Koshu Crystal Gemstone is The Outstanding Art of Japanese Craftmanship


What is Koshu Crystal Gemstone Work?

Koshu Crystal gemstone work is a Japanese traditional craft using natural gemstones produced in Fuefuki-shi, Yamanashi Prefecture, which is blessed with rich forests and water resources. Precious stones such as quartz, jade, jasper, obsidian, and agate are mainly used. The products range from indoor figurines in the shape of Buddhist statues, animals, and birds to ornaments such as necklaces, rings, and brooches. Quartz crystal, which is more than twice as hard as glass, is processed slowly and over time.

The transparent color and brilliance of natural precious stones produced by nature. Koshu Crystal Gemstone crafting is characterized by the use of the most sophisticated carving and careful polishing techniques, which add beauty through life’s sensitivities to the superior taste of natural gemstones.

Koshu crystal gemstone work
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Main Characteristics

Because the material is natural stone, the size and shape are limited. Plus, as it is more than twice as hard as glass, it is very difficult to process and takes a great deal of time to shape. The composition of each type of stone differs, so some are more tenacious than others and some are more fragile than others.

It is such a popular craft that some products are exported not only within Japan but also to other countries. Furthermore, it is used in a variety of settings, such as in the dedication of works to the imperial family in the shape of the animals of the Chinese zodiac. Or, we often see dragons

Historical Background of Koshu Crystal Gemstone

1. Koshu Kiseki-zaiku originated about 1,000 years ago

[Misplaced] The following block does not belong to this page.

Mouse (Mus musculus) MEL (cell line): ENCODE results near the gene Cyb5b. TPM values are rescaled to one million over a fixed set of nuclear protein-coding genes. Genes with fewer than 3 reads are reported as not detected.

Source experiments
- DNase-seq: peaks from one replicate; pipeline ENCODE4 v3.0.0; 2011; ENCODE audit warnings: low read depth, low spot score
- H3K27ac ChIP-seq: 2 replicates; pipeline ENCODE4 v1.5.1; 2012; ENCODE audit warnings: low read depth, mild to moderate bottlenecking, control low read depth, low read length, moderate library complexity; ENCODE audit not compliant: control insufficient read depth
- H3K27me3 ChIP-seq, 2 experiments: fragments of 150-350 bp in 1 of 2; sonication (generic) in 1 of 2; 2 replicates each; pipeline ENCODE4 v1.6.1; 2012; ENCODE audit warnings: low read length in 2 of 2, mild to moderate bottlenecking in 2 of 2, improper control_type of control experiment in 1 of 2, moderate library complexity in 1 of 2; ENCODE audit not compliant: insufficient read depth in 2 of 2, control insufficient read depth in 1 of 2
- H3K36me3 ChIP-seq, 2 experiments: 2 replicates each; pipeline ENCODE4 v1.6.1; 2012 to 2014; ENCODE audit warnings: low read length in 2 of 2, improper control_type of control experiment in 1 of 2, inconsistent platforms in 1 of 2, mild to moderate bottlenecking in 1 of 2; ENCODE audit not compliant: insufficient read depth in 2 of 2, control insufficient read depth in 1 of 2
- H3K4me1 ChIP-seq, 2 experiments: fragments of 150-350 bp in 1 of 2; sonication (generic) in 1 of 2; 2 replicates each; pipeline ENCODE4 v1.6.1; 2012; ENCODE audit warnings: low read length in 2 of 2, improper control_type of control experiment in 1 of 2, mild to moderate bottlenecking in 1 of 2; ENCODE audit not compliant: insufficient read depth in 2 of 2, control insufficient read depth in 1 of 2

Koshu Kiseki-zaiku began to be produced in Yamanashi Prefecture about 1,000 years ago. It is said that the origin of Koshu kiseki-zaiku dates back to the discovery of rough crystal stones deep in the Mitake-Syosenkyo Gorge, and the craftsmen began to make products using these stones.

At the time the rough stones were discovered, there was no technology for processing them, and they were displayed in their original state. As time progressed into the Edo period (1603-1867), craftsmen were invited from Kyoto, and the technique developed. The craftsmen developed a method of processing quartz by sprinkling Kongo sand on an iron plate and polishing the quartz.

2. Significant development from the Meiji to Taisho periods

Once quartz crystals were processed in the Edo period, the technology gradually developed from there. In the Meiji Era (1868-1912), the foot-operated rotary crystal processing technique was invented, and speedy and careful processing began to be applied to quartz crystals. As time progressed further into the Taisho era (1912-1926), the technology evolved from manual processing to electric power processing, which allowed for more efficient operations. In the Taisho era (1912-1926), manual processing evolved into electric power processing, which made it possible to work more efficiently.

3. Exhibited at the Paris Expo

Koshu quartz crystal work was exhibited at the first Paris Expo, attracting attention not only in Japan but also around the world. The technique of engraving quartz crystals was rare, and it is said to have been very well received overseas.

4. Designated as a traditional craft on June 2, 1976

In 1976, it was designated as a traditional craft by the Ministry of Economy, Trade and Industry. These highly artistic works are still attracting attention from all over the world.

Koshu Crystal gemstone work in Japan
Source: Craftsman’s Style (Yamanashi prefecture)